21/05/2009 (Mongabay.com) - The Malaysian government's federal land agency (FELDA) is now denying its well-documented plan to develop oil palm plantations in the Amazon rainforest, reports Ecological Internet, a forest advocacy group that carried out a campaign against the project.
"In a positive yet puzzling development, a spokesperson for the Malaysian government's federal land agency (FELDA) now denies plan for Malaysian government controlled oil palm development in the heart of the Amazon ever existed," Glen Barry, founder of Ecological Internet and organizer of the campaign, wrote via email. "Wan Zaleha Wan Embong, from FELDA's Public Relations Department, has been responding to our network's protest emails, disavowing the plans."
Barry speculated that the apparent change of plans could be "an attempt to save face" in response to more than 100,000 protest emails, economic difficulties caused by a dramatic fall in the price of palm oil, or simply an attempt to mask the government's involvement by reorganizing the project with private, rather than government, capital.
Last July Deputy Prime Minister Datuk Seri Najib Razak (now Malaysia's Prime Minister) announced that FELDA would immediately establish 100,000 hectares (250,000) of oil palm plantations in the Brazilian Amazon.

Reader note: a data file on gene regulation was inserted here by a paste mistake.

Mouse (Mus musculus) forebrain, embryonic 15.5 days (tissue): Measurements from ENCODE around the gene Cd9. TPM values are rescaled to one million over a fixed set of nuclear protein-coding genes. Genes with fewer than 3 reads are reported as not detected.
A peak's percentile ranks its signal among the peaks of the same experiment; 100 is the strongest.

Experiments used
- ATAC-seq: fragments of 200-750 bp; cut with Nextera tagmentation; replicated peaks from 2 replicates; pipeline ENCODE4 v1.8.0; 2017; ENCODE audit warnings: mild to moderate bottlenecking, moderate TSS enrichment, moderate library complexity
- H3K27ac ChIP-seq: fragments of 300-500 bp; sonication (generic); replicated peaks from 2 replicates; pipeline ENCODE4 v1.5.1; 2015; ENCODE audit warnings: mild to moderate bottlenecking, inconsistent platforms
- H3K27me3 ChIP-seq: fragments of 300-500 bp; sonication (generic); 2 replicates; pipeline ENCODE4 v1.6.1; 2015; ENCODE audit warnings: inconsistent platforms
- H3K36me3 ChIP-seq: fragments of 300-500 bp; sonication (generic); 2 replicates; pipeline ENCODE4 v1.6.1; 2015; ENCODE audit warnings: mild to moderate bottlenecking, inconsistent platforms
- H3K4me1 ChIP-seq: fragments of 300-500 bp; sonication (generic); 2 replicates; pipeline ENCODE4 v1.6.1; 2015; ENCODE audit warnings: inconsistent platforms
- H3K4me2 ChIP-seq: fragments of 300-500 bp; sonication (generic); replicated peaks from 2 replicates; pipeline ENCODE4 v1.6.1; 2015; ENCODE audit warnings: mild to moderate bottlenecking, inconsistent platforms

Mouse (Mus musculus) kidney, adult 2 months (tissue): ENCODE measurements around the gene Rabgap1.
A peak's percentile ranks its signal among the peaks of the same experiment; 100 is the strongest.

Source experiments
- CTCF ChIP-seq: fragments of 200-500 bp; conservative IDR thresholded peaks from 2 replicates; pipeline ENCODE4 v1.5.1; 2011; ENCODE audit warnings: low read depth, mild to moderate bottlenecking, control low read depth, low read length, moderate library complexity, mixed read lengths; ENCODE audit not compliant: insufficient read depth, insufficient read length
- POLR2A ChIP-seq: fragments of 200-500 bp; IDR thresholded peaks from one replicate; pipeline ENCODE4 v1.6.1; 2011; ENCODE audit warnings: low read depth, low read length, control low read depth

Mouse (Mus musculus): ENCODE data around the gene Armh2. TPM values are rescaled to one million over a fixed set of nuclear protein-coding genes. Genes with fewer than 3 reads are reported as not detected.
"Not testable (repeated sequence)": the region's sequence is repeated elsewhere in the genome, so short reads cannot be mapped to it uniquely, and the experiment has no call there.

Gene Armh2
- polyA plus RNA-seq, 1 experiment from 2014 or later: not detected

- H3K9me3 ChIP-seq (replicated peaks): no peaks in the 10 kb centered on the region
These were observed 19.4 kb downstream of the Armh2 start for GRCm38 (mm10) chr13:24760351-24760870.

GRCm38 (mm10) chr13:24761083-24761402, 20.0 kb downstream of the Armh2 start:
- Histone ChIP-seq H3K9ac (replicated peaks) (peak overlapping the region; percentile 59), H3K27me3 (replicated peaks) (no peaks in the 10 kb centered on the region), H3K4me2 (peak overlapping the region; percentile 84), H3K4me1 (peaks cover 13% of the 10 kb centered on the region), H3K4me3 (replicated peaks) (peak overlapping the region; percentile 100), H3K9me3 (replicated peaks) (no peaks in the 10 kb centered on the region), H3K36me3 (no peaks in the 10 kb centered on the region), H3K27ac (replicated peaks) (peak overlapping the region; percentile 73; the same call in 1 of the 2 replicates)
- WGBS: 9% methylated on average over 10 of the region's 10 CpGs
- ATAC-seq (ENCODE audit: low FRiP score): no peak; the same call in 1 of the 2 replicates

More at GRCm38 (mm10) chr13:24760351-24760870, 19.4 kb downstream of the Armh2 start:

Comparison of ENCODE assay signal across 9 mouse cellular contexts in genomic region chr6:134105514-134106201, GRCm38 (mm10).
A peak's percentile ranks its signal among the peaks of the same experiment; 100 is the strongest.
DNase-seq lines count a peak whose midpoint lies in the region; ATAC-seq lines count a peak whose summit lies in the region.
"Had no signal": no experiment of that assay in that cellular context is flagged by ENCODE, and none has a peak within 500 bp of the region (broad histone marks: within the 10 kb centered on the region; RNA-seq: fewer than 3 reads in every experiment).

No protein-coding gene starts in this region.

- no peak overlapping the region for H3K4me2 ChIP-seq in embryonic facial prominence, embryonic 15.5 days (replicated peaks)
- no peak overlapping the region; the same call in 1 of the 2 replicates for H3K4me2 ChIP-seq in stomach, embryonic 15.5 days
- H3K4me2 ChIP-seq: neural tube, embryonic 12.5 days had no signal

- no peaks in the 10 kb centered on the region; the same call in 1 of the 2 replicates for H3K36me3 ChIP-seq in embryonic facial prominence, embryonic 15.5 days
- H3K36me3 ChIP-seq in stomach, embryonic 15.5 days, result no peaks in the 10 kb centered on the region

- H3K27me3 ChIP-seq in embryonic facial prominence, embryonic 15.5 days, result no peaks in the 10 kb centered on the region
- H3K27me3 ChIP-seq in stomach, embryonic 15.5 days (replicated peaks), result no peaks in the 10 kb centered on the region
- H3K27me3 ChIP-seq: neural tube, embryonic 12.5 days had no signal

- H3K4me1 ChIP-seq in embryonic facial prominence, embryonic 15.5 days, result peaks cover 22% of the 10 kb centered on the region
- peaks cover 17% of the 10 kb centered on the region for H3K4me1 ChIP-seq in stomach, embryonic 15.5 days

"As a start, 20,000ha in Tefe will be opened for oil palm planting. After that, between 3,000ha and 5,000ha will be opened yearly," he said. "Felda wants to emulate Petronas as a global player," he added, referring to Malaysia's national oil company.
At the time FELDA said it would partner with Braspalma, a local company, to form Felda Global Ventures Brazil Sdn Bhd. FELDA would have a 70 percent stake in the venture.
The deal appeared to still be in the works up until at least late March 2009, according to a post on the from Palm Oil Truth Foundation, a web site run by a palm oil marketing firm. But now, per the comments from FELDA's spokesman, the deal has been shelved.
"Something has changed over the last 8 weeks," said Barry. "It appears our protest by 3,082 people from 78 countries, in which 101,611 protest emails were sent, seems to have deeply embarrassed the Malaysian government. Immediately after our alert launched, references to plans by Malaysia‘s federal land agency to establish up to 100,000 hectares of oil palm plantations in the heart of Brazil's Amazon rainforest were systematically removed from FELDA's Internet servers. And Streamyx, the monopoly Internet service provider in Malaysia, stopped delivering emails referring to Malaysia's global rainforest for oil palm land grab."
Barry says he won't be surprised to see the project re-emerge under a different name without direct government involvement of the Malaysian government.
Ecological Internet and other environmental groups have been campaigning against the conversion of natural forests for oil palm plantations, which in recent years has become a significant driver of deforestation, especially in Malaysia and Indonesia.